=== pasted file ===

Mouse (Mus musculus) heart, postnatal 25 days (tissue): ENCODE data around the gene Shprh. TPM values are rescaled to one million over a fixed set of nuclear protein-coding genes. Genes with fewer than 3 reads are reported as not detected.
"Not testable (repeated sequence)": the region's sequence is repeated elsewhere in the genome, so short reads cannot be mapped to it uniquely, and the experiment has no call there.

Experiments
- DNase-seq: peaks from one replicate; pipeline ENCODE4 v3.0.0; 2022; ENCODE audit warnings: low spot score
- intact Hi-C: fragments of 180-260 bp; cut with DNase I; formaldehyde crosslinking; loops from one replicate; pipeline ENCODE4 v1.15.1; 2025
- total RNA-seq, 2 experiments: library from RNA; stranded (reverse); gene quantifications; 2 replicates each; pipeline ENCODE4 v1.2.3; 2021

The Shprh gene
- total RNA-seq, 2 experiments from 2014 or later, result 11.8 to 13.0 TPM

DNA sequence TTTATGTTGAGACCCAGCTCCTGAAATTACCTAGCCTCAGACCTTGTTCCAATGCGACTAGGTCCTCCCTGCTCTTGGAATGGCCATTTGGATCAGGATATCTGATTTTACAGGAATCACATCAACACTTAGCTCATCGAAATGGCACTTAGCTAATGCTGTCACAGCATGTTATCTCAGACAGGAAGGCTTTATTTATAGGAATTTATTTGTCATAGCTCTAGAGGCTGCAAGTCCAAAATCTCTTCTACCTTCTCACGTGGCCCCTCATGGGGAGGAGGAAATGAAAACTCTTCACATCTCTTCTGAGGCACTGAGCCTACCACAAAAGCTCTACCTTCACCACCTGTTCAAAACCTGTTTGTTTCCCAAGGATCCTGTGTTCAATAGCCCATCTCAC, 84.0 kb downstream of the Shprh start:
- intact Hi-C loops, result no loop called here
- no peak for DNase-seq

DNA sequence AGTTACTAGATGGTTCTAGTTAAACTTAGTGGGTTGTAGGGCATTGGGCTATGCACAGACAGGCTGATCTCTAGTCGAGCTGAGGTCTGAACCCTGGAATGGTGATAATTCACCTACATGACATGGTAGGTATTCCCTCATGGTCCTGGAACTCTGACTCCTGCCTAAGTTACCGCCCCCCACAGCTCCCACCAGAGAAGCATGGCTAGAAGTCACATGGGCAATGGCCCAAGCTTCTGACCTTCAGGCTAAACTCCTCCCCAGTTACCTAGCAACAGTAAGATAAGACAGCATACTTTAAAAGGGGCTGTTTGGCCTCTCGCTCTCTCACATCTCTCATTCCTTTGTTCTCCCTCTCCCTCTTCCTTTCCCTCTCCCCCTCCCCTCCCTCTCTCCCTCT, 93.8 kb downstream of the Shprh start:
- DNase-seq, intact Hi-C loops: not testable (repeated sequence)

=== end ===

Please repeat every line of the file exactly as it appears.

Mouse (Mus musculus) heart, postnatal 25 days (tissue): ENCODE data around the gene Shprh. TPM values are rescaled to one million over a fixed set of nuclear protein-coding genes. Genes with fewer than 3 reads are reported as not detected.
"Not testable (repeated sequence)": the region's sequence is repeated elsewhere in the genome, so short reads cannot be mapped to it uniquely, and the experiment has no call there.

Experiments
- DNase-seq: peaks from one replicate; pipeline ENCODE4 v3.0.0; 2022; ENCODE audit warnings: low spot score
- intact Hi-C: fragments of 180-260 bp; cut with DNase I; formaldehyde crosslinking; loops from one replicate; pipeline ENCODE4 v1.15.1; 2025
- total RNA-seq, 2 experiments: library from RNA; stranded (reverse); gene quantifications; 2 replicates each; pipeline ENCODE4 v1.2.3; 2021

The Shprh gene
- total RNA-seq, 2 experiments from 2014 or later, result 11.8 to 13.0 TPM

DNA sequence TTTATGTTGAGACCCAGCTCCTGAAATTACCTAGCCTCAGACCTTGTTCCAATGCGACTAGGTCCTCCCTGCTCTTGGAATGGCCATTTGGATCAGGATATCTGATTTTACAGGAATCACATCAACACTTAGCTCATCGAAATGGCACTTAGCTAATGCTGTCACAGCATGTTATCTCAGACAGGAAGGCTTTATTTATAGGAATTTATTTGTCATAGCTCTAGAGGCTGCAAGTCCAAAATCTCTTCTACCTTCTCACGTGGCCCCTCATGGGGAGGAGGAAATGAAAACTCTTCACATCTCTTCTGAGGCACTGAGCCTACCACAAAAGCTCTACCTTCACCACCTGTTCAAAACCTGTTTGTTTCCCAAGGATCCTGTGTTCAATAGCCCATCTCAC, 84.0 kb downstream of the Shprh start:
- intact Hi-C loops, result no loop called here
- no peak for DNase-seq

DNA sequence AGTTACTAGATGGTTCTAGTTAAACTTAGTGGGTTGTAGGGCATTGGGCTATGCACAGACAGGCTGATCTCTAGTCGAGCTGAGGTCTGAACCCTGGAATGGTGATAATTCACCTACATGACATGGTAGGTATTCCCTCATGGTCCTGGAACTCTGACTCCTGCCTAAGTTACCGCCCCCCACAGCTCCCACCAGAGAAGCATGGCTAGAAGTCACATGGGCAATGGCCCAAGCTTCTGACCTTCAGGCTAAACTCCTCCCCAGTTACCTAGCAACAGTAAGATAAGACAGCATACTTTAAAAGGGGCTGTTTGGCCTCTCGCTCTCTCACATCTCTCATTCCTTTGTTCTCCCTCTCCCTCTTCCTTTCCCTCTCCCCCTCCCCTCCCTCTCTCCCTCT, 93.8 kb downstream of the Shprh start:
- DNase-seq, intact Hi-C loops: not testable (repeated sequence)